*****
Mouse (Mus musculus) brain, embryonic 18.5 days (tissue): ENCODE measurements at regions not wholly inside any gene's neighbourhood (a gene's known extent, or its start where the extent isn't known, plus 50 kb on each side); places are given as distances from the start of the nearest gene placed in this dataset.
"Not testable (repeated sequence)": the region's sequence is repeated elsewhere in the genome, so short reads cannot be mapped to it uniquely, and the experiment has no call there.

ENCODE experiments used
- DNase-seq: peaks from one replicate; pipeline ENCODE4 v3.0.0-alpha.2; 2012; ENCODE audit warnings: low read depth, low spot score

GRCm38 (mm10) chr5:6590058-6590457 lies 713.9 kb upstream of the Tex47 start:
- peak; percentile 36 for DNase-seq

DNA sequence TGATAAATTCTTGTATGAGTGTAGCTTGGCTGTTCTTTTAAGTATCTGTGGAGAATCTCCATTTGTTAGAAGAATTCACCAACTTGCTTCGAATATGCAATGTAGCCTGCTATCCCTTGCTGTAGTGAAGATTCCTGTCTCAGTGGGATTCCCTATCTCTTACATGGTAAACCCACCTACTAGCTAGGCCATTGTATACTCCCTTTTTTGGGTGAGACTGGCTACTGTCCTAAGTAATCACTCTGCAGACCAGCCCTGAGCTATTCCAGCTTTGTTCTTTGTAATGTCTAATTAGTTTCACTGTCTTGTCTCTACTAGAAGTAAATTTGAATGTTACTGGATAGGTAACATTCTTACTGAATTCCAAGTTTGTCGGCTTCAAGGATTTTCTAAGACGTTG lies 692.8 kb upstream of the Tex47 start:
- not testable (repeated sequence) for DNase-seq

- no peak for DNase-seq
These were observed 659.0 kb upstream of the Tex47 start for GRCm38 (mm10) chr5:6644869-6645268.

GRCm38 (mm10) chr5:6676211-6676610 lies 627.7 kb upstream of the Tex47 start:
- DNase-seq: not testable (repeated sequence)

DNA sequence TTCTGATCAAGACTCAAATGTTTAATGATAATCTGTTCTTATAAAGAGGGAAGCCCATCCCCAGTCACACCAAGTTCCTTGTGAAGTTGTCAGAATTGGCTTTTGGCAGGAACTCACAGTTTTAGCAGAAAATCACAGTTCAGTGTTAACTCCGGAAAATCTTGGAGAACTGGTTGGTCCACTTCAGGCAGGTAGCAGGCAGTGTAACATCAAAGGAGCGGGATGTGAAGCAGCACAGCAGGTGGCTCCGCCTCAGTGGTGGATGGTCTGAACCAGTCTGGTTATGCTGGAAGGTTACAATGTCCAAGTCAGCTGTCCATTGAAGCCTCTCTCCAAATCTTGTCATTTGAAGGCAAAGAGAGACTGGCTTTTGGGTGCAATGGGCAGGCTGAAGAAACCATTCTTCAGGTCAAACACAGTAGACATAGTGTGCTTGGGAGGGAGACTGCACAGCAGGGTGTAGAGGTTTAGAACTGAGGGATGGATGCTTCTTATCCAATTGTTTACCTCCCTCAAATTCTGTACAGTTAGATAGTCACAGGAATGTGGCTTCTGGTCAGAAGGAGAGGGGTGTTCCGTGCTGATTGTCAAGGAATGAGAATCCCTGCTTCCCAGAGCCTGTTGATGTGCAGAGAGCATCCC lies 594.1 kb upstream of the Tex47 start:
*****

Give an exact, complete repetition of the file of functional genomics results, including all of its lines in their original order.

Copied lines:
Mouse (Mus musculus) brain, embryonic 18.5 days (tissue): ENCODE measurements at regions not wholly inside any gene's neighbourhood (a gene's known extent, or its start where the extent isn't known, plus 50 kb on each side); places are given as distances from the start of the nearest gene placed in this dataset.
"Not testable (repeated sequence)": the region's sequence is repeated elsewhere in the genome, so short reads cannot be mapped to it uniquely, and the experiment has no call there.

ENCODE experiments used
- DNase-seq: peaks from one replicate; pipeline ENCODE4 v3.0.0-alpha.2; 2012; ENCODE audit warnings: low read depth, low spot score

GRCm38 (mm10) chr5:6590058-6590457 lies 713.9 kb upstream of the Tex47 start:
- peak; percentile 36 for DNase-seq

DNA sequence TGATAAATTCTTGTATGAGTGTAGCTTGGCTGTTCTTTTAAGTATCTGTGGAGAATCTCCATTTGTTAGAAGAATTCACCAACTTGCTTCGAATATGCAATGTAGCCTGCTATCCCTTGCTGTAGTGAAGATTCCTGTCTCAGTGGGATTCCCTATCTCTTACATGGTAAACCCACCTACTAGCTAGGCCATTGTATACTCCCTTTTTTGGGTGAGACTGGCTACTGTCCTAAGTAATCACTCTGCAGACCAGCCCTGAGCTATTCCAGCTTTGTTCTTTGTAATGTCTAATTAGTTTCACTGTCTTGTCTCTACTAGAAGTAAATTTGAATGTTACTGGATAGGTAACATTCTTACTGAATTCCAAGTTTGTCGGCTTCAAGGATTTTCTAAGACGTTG lies 692.8 kb upstream of the Tex47 start:
- not testable (repeated sequence) for DNase-seq

- no peak for DNase-seq
These were observed 659.0 kb upstream of the Tex47 start for GRCm38 (mm10) chr5:6644869-6645268.

GRCm38 (mm10) chr5:6676211-6676610 lies 627.7 kb upstream of the Tex47 start:
- DNase-seq: not testable (repeated sequence)

DNA sequence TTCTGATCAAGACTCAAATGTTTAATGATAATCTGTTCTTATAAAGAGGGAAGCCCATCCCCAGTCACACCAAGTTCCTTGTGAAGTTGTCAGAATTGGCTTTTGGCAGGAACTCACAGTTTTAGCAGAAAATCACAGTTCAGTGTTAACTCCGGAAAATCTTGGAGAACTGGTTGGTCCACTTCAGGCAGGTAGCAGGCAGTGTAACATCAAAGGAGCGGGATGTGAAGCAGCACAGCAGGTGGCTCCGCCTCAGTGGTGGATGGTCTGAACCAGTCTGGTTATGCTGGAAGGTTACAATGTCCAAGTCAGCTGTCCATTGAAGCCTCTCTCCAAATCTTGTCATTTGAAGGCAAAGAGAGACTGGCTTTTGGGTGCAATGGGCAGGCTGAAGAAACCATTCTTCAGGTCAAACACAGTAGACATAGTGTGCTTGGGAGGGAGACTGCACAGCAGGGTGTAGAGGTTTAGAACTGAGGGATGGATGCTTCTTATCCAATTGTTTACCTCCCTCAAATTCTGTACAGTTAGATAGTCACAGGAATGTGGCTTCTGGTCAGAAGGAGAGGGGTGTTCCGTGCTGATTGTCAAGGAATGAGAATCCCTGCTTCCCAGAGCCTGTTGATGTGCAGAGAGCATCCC lies 594.1 kb upstream of the Tex47 start: